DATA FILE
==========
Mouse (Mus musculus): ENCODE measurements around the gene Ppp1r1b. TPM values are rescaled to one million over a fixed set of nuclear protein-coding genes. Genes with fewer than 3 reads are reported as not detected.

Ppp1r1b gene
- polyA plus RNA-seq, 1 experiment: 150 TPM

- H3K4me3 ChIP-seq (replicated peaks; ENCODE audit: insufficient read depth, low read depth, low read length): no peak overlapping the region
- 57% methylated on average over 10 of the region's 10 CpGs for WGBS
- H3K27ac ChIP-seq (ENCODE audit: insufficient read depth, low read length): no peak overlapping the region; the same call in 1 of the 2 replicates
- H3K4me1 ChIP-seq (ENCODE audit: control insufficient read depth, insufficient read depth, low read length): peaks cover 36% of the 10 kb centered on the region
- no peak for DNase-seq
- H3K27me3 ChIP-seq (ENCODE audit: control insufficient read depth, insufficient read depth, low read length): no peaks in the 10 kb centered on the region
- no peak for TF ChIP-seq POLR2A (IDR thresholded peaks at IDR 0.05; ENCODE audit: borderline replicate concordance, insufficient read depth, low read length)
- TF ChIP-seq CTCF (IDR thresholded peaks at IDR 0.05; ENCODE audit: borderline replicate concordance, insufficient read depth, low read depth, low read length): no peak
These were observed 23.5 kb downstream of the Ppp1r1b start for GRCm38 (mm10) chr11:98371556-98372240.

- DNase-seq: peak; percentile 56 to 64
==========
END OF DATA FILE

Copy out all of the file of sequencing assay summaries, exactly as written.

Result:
Mouse (Mus musculus): ENCODE measurements around the gene Ppp1r1b. TPM values are rescaled to one million over a fixed set of nuclear protein-coding genes. Genes with fewer than 3 reads are reported as not detected.

Ppp1r1b gene
- polyA plus RNA-seq, 1 experiment: 150 TPM

- H3K4me3 ChIP-seq (replicated peaks; ENCODE audit: insufficient read depth, low read depth, low read length): no peak overlapping the region
- 57% methylated on average over 10 of the region's 10 CpGs for WGBS
- H3K27ac ChIP-seq (ENCODE audit: insufficient read depth, low read length): no peak overlapping the region; the same call in 1 of the 2 replicates
- H3K4me1 ChIP-seq (ENCODE audit: control insufficient read depth, insufficient read depth, low read length): peaks cover 36% of the 10 kb centered on the region
- no peak for DNase-seq
- H3K27me3 ChIP-seq (ENCODE audit: control insufficient read depth, insufficient read depth, low read length): no peaks in the 10 kb centered on the region
- no peak for TF ChIP-seq POLR2A (IDR thresholded peaks at IDR 0.05; ENCODE audit: borderline replicate concordance, insufficient read depth, low read length)
- TF ChIP-seq CTCF (IDR thresholded peaks at IDR 0.05; ENCODE audit: borderline replicate concordance, insufficient read depth, low read depth, low read length): no peak
These were observed 23.5 kb downstream of the Ppp1r1b start for GRCm38 (mm10) chr11:98371556-98372240.

- DNase-seq: peak; percentile 56 to 64